On August 15th, Netflix’s highly anticipated gritty anti-hero feature, Project Power premiered, landing at number One on the streaming mogul’s Top 10 most watched in the U.S. list! In Project Power, an unlikely team forms between a former soldier, a dedicated Cop, and a teenage drug dealer way in over her head, as the trio collide in a desperate effort to find the source behind a mysterious new drug that has hit the streets of New Orleans, a pill that offers civilians five minutes of unpredictable power.
The sci-fi action film stars Jaime Foxx (Soul) as Ex-Soldier Art, Joseph Gordon-Levitt (500 Days of Summer) as local cop Frank, and rising-star Dominique Fishback (The Hate U Give) as anxious teenage dealer Robin.
As always, Jaime Foxx does not disappoint. He is electrifying as the relentless Major Art. At times, he’s terrifying, others he’s heartwarming. He was really exciting to watch on screen. Joseph Gordon-Levitt as rebellious NOPD officer Frank was hilarious and charming. He offered a lot of levity and laughter in the moments needed to light up this frequently dark film. I did find that his arc was the least interesting, but it was enjoyable nonetheless. But the real scene stealer of the film is Dominique Fishback as Robin. She is extremely talented and spunky. She brings heart and nuance to the film. I honestly can’t wait to see what the actress does next.
This dynamic trio has overflowing chemistry and flair to match. They are scrappy and resourceful, often using the environment around them to succeed, with a little help from the pills themselves. I think the film does a good job at making the world and the characters within it feel authentic.
The film is far from perfect but infectiously fun. Gone are the days of campy early 2000s superhero cult classics like Daredevil (2003), Elektra (2005), and Ghost Rider (2007). Project Power feels like a slightly better distant cousin. In the same vein as Sam Raimi’s Spider-Man, Project Power is comic bookish, vibrant, and fun. The film could’ve used more of a budget. The CGI and special effects contributed to the zany elements of the film, but it managed to stay believable.
The film is very fast-paced, at times almost too fast, but it aptly matches the energy that the film brings and leaves with its audience. It narrowly gets away with it. I love the use of perspective when it comes to technology, camera footage, security recordings in the film. That made sequences interesting to watch, but at times I feel like there are moments when the film trips up on itself, undermining its own moves, and taking two steps forward and two steps back. There’s choppy editing in some places and beautiful precise cuts in others. I love the cutaways and intercuts that show each character’s desires or traumas, but it can appear jarring at the first instance. There are times where the camera work can feel nauseating and distracting, while other shots feel well-directed and set up, offering the scene some source of innovation. Unfortunately, this wasn’t consistent. It was a toss up of good and bad shots and shoddy movements, that leaves the film feeling jumbled and stylistically inconsistent.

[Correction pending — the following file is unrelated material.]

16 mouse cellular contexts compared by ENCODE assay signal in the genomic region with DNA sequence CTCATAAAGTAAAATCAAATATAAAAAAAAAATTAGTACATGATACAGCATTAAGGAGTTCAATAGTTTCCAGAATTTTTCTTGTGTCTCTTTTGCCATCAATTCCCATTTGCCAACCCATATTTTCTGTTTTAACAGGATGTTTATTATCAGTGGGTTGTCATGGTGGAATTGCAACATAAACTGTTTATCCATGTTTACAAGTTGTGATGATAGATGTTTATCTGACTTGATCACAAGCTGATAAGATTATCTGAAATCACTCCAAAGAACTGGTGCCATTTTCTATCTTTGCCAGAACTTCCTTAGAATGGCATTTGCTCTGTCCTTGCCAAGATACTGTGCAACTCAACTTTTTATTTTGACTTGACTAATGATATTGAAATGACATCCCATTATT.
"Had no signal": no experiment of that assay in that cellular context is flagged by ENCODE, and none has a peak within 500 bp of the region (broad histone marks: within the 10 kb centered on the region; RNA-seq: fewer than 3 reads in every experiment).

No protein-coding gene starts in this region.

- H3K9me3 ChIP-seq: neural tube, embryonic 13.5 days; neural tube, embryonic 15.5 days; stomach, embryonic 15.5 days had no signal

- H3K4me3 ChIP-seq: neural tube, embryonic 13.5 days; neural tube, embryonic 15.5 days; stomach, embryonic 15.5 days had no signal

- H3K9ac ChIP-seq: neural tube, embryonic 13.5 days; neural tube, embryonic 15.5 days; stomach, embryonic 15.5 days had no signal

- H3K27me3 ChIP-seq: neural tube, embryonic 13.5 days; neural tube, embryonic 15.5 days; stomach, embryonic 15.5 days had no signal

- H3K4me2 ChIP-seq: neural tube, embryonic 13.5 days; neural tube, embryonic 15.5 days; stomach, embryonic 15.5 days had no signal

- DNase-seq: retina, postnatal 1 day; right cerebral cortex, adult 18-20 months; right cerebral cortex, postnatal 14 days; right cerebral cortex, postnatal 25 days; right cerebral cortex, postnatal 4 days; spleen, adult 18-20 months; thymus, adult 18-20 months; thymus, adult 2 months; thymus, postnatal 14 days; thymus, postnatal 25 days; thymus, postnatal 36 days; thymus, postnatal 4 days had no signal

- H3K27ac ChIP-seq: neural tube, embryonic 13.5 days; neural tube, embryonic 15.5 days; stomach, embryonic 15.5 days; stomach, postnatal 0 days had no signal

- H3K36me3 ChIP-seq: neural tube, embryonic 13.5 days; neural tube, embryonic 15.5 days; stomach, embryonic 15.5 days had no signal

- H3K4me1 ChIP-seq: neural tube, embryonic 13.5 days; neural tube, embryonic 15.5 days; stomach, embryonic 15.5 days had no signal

The story is set in eclectic New Orleans. One thing I give this film credit for is the vibrant and unique locations within the city. It offers the film atmosphere. The life of the city brings life to the scenes. The people, the set design, and the props, help to integrate us into this gritty world where power is a pill away. Another wonderful aspect that brings the film to life is the soundtrack, specifically the songs expertly written by Chika. She really set the tone for the film and offered a steady heartbeat to Robin’s character.
The film at moments isn’t for the faint of heart. A lot of the powers are disturbing. It really feels like a cautionary tale to those that have an absolute desire for power. I watched through my fingers for a few scenes and cringed at others, but I’m sure you all can take it. The action is dynamic, gritty and raw. Jaime Fox’s Art is unrelenting and brutal in his search for vengeance. The film can get gorey to say the least. There are a few generic moments where fight choreography falls flat, mostly due to interference by editing, but those are overshadowed by inventive and exciting moments within the sequences. Overall, the film packs a punch.
In the end, Project Power is a campy high-octane anti-hero hero film that remains reminiscent of the early days of comic book movies. It’s chock full of Stock villains, witty banter, campy CGI , gritty fight scenes and grotesque powers, that have the ability to change the answers of some of our favorite Would You Rather questions. However entertaining, It doesn’t go without its issues. With a slew of needless shots the film could do with more subdued and concentrated creative choices, a bigger budget for the more innovative sequences, and less use of the word, “power” in the dialogue.
Verdict: 3.7 out of 5
It was a good time and I expect to see a sequel in the future.